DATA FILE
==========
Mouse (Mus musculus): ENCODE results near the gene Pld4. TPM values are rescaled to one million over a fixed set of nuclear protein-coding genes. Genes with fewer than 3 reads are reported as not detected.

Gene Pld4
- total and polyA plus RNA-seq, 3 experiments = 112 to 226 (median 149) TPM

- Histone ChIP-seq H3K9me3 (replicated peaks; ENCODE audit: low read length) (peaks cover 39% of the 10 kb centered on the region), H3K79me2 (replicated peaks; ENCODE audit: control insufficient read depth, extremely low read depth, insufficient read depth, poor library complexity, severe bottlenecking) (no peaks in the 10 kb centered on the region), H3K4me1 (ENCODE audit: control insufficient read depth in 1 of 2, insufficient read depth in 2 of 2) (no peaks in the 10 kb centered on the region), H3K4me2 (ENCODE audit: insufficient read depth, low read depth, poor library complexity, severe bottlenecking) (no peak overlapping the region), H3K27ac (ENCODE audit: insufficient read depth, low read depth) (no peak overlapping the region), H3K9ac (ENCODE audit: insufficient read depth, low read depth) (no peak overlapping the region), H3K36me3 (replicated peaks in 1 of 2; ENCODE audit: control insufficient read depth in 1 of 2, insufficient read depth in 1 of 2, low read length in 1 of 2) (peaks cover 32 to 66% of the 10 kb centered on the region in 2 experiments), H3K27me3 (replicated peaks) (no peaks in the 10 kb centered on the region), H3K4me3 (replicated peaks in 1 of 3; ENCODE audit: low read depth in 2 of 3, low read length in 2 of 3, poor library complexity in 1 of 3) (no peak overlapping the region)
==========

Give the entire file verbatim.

Mouse (Mus musculus): ENCODE results near the gene Pld4. TPM values are rescaled to one million over a fixed set of nuclear protein-coding genes. Genes with fewer than 3 reads are reported as not detected.

Gene Pld4
- total and polyA plus RNA-seq, 3 experiments = 112 to 226 (median 149) TPM

- Histone ChIP-seq H3K9me3 (replicated peaks; ENCODE audit: low read length) (peaks cover 39% of the 10 kb centered on the region), H3K79me2 (replicated peaks; ENCODE audit: control insufficient read depth, extremely low read depth, insufficient read depth, poor library complexity, severe bottlenecking) (no peaks in the 10 kb centered on the region), H3K4me1 (ENCODE audit: control insufficient read depth in 1 of 2, insufficient read depth in 2 of 2) (no peaks in the 10 kb centered on the region), H3K4me2 (ENCODE audit: insufficient read depth, low read depth, poor library complexity, severe bottlenecking) (no peak overlapping the region), H3K27ac (ENCODE audit: insufficient read depth, low read depth) (no peak overlapping the region), H3K9ac (ENCODE audit: insufficient read depth, low read depth) (no peak overlapping the region), H3K36me3 (replicated peaks in 1 of 2; ENCODE audit: control insufficient read depth in 1 of 2, insufficient read depth in 1 of 2, low read length in 1 of 2) (peaks cover 32 to 66% of the 10 kb centered on the region in 2 experiments), H3K27me3 (replicated peaks) (no peaks in the 10 kb centered on the region), H3K4me3 (replicated peaks in 1 of 3; ENCODE audit: low read depth in 2 of 3, low read length in 2 of 3, poor library complexity in 1 of 3) (no peak overlapping the region)